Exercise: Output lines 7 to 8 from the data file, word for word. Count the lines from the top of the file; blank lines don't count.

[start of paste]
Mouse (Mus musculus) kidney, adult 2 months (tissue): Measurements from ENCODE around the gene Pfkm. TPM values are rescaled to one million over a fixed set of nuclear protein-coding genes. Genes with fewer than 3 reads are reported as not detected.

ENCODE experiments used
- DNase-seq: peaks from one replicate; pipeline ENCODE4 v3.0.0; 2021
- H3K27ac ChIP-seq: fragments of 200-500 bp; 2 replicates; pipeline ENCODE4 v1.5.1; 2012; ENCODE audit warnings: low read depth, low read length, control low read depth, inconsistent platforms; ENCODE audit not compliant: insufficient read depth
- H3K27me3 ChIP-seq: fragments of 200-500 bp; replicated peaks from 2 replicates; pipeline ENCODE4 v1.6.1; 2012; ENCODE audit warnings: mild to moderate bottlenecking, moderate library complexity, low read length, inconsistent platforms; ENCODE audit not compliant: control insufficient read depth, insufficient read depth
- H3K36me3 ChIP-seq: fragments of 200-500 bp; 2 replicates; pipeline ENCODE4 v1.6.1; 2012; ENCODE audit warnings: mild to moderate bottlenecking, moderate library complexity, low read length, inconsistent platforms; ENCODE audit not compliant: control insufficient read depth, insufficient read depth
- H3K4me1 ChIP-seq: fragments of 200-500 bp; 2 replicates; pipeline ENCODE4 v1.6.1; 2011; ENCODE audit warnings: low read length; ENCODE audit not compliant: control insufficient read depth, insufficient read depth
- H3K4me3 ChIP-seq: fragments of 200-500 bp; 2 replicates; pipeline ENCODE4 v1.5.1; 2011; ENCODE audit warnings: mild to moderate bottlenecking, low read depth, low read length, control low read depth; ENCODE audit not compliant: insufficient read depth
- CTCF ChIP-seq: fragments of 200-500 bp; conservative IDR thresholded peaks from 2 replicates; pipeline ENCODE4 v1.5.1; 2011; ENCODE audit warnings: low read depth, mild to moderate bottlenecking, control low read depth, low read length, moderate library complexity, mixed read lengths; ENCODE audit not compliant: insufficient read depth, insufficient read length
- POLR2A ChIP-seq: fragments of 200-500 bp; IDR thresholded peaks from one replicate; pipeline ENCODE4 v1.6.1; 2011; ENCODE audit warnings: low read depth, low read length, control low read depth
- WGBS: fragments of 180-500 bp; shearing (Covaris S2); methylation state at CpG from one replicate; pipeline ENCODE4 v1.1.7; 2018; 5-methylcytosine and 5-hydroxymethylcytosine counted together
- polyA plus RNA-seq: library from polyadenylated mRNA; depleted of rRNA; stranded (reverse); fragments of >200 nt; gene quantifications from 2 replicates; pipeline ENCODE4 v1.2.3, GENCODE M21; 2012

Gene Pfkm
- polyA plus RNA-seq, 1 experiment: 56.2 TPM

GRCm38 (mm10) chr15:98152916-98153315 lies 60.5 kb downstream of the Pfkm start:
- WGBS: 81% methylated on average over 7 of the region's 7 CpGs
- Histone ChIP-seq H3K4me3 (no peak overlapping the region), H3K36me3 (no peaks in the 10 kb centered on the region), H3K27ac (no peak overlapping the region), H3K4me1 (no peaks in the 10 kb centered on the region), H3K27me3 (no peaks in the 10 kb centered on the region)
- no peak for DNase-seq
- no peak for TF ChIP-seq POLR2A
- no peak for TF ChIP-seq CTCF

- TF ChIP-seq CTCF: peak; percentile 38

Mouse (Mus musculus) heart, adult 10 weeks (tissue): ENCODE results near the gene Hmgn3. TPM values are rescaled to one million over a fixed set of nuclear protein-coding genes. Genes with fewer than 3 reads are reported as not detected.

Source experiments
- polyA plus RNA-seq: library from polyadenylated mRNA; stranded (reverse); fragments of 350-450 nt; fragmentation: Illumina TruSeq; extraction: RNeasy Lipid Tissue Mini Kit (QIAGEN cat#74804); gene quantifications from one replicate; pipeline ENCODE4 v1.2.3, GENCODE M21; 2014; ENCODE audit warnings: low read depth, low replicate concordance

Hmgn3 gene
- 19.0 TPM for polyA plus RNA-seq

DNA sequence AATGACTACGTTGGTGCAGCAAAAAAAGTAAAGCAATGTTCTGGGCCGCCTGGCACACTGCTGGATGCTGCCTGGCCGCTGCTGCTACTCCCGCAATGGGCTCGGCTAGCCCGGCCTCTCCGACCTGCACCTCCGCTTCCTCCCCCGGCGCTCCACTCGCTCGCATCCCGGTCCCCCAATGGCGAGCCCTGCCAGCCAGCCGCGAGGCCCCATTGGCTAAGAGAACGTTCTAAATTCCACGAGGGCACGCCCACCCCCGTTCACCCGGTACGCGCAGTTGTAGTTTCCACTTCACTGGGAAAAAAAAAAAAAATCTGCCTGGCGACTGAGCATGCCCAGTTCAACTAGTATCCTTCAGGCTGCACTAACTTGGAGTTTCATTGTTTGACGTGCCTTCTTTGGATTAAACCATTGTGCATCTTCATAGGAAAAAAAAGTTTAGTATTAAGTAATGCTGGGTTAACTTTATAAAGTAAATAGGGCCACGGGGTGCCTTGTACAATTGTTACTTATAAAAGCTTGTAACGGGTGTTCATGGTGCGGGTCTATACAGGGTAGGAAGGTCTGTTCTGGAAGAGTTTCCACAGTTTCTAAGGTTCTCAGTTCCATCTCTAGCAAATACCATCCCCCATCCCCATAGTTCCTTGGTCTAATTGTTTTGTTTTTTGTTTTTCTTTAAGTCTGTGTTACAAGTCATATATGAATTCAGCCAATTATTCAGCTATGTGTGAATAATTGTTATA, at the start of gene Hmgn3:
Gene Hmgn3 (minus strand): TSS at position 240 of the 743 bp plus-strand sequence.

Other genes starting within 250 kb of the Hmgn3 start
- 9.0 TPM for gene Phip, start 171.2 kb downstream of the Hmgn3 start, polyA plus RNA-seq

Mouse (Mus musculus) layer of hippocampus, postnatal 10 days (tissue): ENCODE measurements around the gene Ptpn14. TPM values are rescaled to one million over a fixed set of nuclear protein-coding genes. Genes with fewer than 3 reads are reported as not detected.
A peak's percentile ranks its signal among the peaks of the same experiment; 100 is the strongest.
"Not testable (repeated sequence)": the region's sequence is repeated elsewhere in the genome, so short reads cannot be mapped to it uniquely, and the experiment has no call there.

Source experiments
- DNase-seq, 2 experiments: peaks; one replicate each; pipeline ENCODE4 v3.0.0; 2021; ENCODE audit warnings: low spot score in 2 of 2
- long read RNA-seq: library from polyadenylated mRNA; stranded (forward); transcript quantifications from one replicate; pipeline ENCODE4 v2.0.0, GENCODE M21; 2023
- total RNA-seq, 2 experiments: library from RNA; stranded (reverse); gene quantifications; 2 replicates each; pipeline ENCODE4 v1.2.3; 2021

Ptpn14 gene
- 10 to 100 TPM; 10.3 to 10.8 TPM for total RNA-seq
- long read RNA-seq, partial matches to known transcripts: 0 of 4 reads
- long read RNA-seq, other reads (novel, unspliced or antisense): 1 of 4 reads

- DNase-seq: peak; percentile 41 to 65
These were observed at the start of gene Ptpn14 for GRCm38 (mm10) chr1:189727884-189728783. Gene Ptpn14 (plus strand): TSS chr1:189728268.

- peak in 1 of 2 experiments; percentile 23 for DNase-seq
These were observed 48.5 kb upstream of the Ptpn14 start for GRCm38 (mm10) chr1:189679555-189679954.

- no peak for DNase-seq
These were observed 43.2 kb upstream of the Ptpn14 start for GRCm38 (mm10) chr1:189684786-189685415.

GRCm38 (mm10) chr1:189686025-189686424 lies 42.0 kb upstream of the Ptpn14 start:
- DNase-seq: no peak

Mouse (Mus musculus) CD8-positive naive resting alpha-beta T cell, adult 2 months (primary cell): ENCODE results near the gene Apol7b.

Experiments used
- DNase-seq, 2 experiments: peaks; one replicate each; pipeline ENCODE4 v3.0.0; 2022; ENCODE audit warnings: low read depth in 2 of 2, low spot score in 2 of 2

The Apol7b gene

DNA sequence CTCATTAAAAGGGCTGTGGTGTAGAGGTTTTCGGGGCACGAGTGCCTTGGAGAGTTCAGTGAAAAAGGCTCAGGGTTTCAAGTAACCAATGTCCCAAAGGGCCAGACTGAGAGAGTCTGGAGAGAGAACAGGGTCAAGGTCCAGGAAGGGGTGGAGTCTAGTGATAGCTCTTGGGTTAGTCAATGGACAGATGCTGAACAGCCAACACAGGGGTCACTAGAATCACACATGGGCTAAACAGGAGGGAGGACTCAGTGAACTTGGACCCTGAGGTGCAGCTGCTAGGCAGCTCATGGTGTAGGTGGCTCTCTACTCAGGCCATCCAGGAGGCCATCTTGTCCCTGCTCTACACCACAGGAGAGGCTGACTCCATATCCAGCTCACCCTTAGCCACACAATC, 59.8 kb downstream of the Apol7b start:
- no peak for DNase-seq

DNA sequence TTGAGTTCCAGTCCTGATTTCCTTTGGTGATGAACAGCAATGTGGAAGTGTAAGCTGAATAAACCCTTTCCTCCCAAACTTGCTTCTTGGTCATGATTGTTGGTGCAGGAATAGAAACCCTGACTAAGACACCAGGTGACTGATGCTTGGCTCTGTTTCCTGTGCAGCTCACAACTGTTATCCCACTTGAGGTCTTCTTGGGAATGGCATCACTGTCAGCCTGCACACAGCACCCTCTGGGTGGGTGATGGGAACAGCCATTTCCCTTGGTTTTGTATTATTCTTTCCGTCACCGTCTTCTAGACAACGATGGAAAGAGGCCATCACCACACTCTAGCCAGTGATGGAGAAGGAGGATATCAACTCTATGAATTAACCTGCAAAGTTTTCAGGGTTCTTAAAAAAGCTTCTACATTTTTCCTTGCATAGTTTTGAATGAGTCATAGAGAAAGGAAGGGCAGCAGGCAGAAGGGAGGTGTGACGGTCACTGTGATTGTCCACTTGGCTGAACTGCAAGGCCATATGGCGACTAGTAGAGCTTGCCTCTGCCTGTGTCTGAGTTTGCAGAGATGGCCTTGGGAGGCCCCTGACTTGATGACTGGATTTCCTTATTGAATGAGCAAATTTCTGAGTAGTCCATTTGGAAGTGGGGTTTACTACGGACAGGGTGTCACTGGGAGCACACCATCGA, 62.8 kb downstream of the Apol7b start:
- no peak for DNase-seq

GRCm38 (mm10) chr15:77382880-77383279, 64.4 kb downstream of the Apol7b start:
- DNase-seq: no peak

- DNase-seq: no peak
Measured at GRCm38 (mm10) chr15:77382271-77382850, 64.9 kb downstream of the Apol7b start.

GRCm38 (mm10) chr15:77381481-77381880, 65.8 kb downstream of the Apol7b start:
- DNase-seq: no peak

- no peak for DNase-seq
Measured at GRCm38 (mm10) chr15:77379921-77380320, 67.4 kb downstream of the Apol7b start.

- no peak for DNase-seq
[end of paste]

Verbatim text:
- H3K4me1 ChIP-seq: fragments of 200-500 bp; 2 replicates; pipeline ENCODE4 v1.6.1; 2011; ENCODE audit warnings: low read length; ENCODE audit not compliant: control insufficient read depth, insufficient read depth
- H3K4me3 ChIP-seq: fragments of 200-500 bp; 2 replicates; pipeline ENCODE4 v1.5.1; 2011; ENCODE audit warnings: mild to moderate bottlenecking, low read depth, low read length, control low read depth; ENCODE audit not compliant: insufficient read depth